While not explicitly saying it, he seemed to be favouring the Solicitors Regulation Authority’s preferred approach to reserved activities, which would be to include on the list anything that would normally be seen as “solicitor services”.

This would not mean that only solicitors could do them – that simply would not be tenable in a post-Legal Services Act world. But it would mean that only authorised persons – properly trained and regulated people – could do them. This would ensure protection for consumers who understandably struggle to tell the difference between a regulated and an unregulated provider.

In his work, Professor Mayson identified two justifications for reserving a legal activity: to secure a “public good” or to protect consumers. Adam Sampson has just made the case for extending the list that much more convincing.

Tags: , ,



One Response to “Escaping from the regulatory maze”

  1. I agree that consumers don’t understand the difference between reserved and unreserved activities and I don’t think we should expect them to (most of us have better things to do). So regulation has to come from the perspective of protecting the consumer. But I don’t think we should always assume that regulation is the answer to all ills – I could list numerous examples of where regulation has failed. And, of course, it costs money.

    I think even more important than regulation is ensuring there is effective redress for consumers (one of the reasons why Which? accepted we would not get full regulation of estate agents and settled for a mandatory redress system instead). Without this, regulation is meaningless.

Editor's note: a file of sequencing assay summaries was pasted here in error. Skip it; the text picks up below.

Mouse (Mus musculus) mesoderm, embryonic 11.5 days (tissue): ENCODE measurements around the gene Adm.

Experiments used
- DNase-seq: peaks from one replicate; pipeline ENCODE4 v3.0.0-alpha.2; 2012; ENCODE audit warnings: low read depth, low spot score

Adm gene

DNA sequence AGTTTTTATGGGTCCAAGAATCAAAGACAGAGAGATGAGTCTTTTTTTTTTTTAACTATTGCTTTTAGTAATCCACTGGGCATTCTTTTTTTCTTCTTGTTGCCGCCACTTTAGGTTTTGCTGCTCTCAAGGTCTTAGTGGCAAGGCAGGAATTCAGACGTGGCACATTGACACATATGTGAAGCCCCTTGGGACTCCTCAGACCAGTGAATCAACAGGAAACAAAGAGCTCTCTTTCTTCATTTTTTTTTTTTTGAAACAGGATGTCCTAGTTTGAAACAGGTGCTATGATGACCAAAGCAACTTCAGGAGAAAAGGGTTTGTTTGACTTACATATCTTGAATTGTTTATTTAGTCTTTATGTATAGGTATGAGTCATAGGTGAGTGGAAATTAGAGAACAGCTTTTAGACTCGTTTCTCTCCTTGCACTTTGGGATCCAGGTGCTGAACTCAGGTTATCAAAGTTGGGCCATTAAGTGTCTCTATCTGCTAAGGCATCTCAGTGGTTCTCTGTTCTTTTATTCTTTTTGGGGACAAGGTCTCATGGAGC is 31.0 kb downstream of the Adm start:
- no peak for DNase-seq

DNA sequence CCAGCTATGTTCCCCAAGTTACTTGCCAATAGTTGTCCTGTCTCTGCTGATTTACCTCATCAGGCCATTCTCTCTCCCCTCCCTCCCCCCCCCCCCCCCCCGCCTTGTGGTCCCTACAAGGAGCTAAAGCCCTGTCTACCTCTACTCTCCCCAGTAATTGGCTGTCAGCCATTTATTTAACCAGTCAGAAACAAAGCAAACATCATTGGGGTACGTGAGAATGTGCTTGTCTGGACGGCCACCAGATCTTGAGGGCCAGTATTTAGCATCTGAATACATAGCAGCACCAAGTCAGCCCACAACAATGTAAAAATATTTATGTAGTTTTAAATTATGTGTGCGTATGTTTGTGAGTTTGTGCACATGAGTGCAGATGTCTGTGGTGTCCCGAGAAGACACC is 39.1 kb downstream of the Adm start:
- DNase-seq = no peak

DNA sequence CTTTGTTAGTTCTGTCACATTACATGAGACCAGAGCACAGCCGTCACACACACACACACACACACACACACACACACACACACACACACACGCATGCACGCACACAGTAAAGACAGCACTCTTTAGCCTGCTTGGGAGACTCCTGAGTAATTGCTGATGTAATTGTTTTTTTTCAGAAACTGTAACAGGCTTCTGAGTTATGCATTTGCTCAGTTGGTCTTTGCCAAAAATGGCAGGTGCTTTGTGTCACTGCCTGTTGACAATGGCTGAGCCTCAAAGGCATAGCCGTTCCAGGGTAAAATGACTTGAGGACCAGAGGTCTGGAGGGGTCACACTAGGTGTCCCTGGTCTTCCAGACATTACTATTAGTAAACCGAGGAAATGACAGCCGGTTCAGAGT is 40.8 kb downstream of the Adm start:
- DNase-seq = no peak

However, I don’t think consumers particularly care (nor should they ahve to ) about the regulatory maze so long as their path through it is clear. I am not sure that is the case when it comes to regulating the activities of ABS (and I said so when the then Legal Services Bill was under scrutiny).

    I agree with Charles Plant, there is definitely a case for reviewingthe whole regulatory structure of legal services (AGAIN) and this time not shying away from the obvious – one overarching, independent legal regulator with teeth.

  2. Louise Restell on July 19th, 2011 at 10:47 am

Leave a comment

* Denotes required field

All comments will be moderated before posting. Please see our Terms and Conditions

Legal Futures Blog

Do not fear robot lawyers – fear robot clients

Pulat Yunusov

Tech is famous for its shorter and shorter hype cycles. Robot lawyers were all over the twitters only a few months ago and now people actually yell at you for even mentioning the thing. Of course, robot lawyers should not even have surfaced in the first place because no one is remotely close to building them. Lawyers should not fear for their livelihoods. But there is something that is much more important than robot lawyers. It’s robot clients. Or at least the proliferation of machines, automated transactions, and standardized processes where lawyers once controlled the terrain.

September 20th, 2016